# 11 Reduce physical pain
Meditation helps reduce physical pain. American researchers conducted a test on 15 volunteers. After inducing pain on participants, they followed 4 meditation sessions, each one lasting 20 minutes, during which they practised concentration techniques focused on thoughts, emotions, situations and breathing. After the meditation sessions, the pain had decreased by 11% to 91%. It is an excellent result and has no side effects at all.
How to Meditate
This type of meditation focuses on the breath, not because there is anything special about it, but because the physical sensation of breathing is always there and you can use it as an anchor to the present moment. Throughout the practice you may find yourself caught up in thoughts, emotions, sounds—wherever your mind goes, simply come back again to the next breath. Even if you only come back once, that’s okay.
A Simple Meditation Practice
- Sit comfortably. Find a spot that gives you a stable, solid, comfortable seat.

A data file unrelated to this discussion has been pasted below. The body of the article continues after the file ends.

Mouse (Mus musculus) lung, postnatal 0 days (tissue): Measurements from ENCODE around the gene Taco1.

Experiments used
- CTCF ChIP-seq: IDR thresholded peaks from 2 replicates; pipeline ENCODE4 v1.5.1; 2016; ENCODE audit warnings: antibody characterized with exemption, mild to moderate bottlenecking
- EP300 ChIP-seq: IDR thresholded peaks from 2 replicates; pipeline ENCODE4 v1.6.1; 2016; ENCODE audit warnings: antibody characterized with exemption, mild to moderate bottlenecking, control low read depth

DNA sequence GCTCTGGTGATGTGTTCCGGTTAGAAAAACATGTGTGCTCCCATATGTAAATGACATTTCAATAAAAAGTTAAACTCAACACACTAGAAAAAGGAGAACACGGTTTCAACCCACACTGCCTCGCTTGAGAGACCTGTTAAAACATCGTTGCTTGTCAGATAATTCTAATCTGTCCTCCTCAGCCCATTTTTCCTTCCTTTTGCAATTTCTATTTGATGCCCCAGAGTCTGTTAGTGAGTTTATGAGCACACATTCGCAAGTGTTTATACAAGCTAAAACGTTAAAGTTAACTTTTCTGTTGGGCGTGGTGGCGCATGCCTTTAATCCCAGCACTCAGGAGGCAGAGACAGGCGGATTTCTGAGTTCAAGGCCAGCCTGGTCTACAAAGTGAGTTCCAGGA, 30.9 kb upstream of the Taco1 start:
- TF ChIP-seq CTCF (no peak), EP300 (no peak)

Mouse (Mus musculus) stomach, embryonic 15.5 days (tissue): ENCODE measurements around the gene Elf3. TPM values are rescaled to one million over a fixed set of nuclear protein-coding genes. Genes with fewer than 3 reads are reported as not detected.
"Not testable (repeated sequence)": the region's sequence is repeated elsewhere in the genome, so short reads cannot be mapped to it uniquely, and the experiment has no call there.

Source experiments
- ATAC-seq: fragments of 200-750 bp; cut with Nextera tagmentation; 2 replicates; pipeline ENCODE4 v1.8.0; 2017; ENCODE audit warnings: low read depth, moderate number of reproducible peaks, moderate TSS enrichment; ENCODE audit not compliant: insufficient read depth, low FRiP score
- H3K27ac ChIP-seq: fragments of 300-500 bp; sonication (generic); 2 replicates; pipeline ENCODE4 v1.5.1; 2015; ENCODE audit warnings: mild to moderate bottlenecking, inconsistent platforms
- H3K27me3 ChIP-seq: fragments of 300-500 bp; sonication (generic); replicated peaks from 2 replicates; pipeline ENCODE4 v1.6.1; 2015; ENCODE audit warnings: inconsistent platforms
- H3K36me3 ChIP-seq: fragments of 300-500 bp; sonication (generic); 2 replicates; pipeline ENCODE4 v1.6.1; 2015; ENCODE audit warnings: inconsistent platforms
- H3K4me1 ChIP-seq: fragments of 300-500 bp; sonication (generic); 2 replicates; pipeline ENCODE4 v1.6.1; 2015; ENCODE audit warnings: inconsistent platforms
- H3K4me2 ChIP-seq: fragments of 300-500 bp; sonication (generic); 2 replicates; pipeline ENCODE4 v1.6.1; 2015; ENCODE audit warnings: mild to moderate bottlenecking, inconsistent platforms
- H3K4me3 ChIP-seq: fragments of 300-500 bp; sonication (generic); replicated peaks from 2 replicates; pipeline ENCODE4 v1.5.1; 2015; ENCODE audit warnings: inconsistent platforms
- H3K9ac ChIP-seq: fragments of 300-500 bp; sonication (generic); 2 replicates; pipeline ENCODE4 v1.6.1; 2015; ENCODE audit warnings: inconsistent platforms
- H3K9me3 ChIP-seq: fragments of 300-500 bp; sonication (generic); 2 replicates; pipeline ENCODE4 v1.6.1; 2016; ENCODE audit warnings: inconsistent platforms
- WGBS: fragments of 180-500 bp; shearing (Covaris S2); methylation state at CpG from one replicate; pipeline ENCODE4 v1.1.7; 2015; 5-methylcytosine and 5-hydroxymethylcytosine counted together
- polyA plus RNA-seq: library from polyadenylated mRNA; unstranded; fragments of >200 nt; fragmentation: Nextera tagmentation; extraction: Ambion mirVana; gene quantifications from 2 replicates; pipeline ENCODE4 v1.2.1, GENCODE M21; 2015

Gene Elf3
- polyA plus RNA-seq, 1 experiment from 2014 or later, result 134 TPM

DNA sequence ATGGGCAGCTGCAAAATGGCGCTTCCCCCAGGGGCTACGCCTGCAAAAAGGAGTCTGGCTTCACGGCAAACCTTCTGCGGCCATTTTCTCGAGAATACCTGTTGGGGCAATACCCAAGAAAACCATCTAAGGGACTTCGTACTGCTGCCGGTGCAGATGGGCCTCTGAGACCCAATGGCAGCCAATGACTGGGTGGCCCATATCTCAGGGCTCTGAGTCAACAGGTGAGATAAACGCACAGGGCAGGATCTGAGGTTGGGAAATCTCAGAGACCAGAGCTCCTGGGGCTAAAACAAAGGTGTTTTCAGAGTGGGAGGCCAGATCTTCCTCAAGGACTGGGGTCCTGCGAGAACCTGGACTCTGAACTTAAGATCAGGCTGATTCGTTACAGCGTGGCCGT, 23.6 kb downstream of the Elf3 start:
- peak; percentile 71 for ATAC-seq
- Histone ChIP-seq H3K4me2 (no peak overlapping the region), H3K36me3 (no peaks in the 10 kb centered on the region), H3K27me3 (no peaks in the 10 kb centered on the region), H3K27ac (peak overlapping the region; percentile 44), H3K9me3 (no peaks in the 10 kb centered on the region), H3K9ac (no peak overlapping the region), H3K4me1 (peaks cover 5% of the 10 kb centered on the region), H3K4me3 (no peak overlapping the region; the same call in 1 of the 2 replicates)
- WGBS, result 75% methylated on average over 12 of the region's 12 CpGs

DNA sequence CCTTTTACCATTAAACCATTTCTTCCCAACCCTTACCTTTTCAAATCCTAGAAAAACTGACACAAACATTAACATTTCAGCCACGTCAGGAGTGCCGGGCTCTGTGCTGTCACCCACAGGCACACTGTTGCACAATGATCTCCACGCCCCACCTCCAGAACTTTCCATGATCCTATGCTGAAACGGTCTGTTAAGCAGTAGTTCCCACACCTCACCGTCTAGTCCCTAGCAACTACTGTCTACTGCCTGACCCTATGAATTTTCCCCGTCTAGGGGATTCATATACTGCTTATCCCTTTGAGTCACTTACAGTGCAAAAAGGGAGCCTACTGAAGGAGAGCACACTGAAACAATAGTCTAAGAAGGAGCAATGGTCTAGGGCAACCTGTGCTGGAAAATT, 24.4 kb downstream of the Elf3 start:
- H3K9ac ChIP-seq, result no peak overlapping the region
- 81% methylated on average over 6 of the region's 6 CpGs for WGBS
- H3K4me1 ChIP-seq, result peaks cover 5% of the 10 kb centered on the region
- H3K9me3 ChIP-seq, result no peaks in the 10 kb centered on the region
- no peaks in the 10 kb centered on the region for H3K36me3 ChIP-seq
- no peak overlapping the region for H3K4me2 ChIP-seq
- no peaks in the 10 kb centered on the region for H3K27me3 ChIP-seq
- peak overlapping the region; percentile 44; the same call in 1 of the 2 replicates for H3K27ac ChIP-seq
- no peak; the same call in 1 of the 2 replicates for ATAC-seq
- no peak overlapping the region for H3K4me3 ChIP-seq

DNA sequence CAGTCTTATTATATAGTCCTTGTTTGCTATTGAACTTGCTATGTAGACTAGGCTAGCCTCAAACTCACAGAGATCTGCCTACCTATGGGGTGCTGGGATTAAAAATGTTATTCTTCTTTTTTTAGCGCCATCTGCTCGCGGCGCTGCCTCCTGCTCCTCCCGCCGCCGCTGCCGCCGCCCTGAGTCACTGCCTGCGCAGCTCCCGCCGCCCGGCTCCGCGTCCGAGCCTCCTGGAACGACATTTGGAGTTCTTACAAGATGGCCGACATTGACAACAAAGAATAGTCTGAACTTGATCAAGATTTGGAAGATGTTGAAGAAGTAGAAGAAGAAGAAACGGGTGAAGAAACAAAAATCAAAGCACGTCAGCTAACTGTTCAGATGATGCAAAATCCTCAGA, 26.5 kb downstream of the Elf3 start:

- Notice what your legs are doing. If on a cushion, cross your legs comfortably in front of you. If on a chair, rest the bottoms of your feet on the floor.
- Straighten your upper body—but don’t stiffen. Your spine has natural curvature. Let it be there.
- Notice what your arms are doing. Situate your upper arms parallel to your upper body. Rest the palms of your hands on your legs wherever it feels most natural.
- Soften your gaze. Drop your chin a little and let your gaze fall gently downward. It’s not necessary to close your eyes. You can simply let what appears before your eyes be there without focusing on it.
- Feel your breath. Bring your attention to the physical sensation of breathing: the air moving through your nose or mouth, the rising and falling of your belly, or your chest.
- Notice when your mind wanders from your breath. Inevitably, your attention will leave the breath and wander to other places. Don’t worry. There’s no need to block or eliminate thinking. When you notice your mind wandering gently return your attention to the breath.
- Be kind about your wandering mind. You may find your mind wandering constantly—that’s normal, too. Instead of wrestling with your thoughts, practice observing them without reacting. Just sit and pay attention. As hard as it is to maintain, that’s all there is. Come back to your breath over and over again, without judgment or expectation.
- When you’re ready, gently lift your gaze (if your eyes are closed, open them). Take a moment and notice any sounds in the environment. Notice how your body feels right now. Notice your thoughts and emotions.